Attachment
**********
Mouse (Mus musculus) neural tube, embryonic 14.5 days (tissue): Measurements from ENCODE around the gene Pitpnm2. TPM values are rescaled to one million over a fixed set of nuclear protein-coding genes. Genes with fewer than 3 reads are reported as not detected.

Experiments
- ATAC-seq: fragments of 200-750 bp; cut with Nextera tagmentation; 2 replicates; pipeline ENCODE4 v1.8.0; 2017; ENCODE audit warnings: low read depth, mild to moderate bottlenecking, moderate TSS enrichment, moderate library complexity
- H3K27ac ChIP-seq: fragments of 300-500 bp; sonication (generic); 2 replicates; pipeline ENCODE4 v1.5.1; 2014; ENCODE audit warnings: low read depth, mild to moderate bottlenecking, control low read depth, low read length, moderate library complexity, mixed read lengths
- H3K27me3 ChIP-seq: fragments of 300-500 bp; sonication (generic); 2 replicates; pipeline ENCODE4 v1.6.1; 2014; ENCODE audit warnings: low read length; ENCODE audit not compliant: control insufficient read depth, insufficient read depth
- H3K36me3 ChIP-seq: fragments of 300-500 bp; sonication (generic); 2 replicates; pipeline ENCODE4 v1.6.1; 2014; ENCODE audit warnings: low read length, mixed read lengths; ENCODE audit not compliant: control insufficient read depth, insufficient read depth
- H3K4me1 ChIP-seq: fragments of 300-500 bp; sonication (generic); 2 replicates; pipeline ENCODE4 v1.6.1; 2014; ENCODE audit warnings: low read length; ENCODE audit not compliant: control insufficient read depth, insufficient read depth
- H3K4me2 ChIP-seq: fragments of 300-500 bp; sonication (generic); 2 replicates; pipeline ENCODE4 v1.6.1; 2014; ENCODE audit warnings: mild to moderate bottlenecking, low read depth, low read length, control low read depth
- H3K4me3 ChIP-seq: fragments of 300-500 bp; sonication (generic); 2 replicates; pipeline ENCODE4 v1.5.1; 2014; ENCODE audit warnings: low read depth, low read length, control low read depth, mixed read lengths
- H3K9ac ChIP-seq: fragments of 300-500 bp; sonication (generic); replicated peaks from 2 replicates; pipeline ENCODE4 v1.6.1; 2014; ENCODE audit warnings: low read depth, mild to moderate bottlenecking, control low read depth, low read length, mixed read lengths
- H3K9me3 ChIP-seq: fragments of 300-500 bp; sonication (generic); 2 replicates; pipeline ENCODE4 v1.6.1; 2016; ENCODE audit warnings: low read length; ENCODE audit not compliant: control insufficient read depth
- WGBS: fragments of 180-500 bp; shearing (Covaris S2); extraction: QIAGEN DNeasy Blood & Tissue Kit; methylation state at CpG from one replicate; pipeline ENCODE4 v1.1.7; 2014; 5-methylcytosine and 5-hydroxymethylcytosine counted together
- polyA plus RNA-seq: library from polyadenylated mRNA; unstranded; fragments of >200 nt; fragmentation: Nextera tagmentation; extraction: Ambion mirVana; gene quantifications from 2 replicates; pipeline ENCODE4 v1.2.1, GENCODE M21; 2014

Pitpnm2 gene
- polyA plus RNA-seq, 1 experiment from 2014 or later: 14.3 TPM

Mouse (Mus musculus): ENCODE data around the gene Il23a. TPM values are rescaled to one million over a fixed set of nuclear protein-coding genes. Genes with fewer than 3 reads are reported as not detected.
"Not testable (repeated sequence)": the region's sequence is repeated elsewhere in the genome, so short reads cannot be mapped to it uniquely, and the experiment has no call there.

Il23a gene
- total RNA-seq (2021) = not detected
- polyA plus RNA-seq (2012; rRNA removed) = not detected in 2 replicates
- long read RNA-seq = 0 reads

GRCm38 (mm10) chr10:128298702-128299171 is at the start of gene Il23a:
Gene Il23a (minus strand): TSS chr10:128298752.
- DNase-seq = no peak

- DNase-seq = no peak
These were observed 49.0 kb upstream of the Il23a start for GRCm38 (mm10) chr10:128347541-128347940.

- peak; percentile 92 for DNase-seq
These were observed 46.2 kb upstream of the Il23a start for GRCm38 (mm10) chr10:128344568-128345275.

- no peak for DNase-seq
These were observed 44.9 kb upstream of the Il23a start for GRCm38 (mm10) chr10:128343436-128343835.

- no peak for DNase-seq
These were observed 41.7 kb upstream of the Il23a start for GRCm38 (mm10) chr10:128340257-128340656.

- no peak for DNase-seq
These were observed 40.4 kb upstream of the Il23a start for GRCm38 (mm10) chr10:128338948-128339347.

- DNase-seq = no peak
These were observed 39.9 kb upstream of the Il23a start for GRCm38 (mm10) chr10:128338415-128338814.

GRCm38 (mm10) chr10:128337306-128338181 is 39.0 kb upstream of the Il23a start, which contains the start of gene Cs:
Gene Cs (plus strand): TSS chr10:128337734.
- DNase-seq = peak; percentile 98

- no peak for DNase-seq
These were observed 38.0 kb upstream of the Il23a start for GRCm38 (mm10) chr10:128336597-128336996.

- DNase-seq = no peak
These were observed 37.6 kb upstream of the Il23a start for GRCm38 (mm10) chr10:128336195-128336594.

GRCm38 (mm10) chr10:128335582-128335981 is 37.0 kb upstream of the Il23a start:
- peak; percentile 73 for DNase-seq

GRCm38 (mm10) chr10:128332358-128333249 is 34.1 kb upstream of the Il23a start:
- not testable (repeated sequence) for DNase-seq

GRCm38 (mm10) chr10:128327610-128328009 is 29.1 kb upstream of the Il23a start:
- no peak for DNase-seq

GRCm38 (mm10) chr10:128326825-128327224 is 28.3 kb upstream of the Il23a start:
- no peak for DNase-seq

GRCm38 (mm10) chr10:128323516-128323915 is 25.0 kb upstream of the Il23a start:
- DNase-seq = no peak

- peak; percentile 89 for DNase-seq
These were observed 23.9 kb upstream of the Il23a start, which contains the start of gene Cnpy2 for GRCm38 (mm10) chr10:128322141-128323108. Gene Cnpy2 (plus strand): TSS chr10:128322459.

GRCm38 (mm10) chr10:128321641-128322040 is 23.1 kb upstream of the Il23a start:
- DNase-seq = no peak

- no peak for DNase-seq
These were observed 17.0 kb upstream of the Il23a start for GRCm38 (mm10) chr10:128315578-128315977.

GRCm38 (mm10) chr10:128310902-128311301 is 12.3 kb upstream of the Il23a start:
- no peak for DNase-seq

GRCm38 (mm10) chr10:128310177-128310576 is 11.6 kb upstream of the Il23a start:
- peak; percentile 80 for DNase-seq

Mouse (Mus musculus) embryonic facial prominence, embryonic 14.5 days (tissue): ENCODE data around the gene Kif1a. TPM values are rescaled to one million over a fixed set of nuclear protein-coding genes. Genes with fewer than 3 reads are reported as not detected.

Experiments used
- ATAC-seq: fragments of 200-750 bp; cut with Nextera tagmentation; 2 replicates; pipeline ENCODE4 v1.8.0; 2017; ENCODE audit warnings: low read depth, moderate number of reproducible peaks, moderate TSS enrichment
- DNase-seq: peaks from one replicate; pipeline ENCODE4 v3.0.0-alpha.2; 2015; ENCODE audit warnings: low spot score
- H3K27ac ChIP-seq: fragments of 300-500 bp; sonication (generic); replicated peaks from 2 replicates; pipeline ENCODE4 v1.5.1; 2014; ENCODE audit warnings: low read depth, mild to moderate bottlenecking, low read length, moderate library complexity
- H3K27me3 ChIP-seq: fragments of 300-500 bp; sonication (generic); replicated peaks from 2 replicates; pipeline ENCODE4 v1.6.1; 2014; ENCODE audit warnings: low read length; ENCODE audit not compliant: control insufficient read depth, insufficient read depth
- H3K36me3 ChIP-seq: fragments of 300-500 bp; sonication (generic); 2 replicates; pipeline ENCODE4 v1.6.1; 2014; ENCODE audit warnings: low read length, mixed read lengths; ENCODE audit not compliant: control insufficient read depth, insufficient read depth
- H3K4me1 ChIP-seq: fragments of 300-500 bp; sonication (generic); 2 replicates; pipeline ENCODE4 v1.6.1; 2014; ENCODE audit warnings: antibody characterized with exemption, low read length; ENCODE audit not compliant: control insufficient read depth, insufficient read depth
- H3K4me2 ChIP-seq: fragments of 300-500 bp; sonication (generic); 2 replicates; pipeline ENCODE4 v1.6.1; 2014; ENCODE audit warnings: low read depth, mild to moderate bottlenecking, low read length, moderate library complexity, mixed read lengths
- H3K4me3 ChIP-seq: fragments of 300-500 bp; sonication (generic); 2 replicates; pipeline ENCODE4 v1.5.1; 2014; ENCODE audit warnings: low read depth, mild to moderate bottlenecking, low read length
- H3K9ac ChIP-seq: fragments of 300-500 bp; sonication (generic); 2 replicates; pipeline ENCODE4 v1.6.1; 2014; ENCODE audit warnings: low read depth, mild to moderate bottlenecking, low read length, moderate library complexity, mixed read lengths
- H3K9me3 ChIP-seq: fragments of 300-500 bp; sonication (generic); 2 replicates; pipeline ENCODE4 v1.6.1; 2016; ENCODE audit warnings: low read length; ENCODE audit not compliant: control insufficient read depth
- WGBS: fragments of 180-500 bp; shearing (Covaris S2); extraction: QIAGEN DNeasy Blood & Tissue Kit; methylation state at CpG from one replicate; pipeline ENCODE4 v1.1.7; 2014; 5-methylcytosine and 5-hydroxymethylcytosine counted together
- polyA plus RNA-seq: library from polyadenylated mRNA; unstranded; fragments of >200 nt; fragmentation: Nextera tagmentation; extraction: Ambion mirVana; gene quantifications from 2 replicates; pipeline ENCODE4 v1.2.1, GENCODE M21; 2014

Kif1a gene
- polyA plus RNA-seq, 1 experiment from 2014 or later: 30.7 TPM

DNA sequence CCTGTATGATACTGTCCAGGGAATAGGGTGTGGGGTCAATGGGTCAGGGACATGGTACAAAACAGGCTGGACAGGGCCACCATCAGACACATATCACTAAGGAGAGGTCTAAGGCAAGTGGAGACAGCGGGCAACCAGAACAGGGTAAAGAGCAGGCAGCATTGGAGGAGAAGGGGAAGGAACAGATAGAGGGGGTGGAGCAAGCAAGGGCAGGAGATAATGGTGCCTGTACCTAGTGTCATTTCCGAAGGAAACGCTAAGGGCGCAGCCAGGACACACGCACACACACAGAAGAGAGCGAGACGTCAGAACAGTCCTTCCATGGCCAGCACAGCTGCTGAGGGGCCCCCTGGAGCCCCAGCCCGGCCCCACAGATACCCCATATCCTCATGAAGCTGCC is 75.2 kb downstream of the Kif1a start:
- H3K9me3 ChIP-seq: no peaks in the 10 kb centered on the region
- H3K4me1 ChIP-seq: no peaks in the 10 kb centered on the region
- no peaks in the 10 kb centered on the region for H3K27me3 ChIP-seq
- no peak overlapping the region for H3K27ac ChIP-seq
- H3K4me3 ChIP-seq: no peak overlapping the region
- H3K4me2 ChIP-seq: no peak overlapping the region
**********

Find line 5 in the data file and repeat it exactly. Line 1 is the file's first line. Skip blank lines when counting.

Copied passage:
- H3K27me3 ChIP-seq: fragments of 300-500 bp; sonication (generic); 2 replicates; pipeline ENCODE4 v1.6.1; 2014; ENCODE audit warnings: low read length; ENCODE audit not compliant: control insufficient read depth, insufficient read depth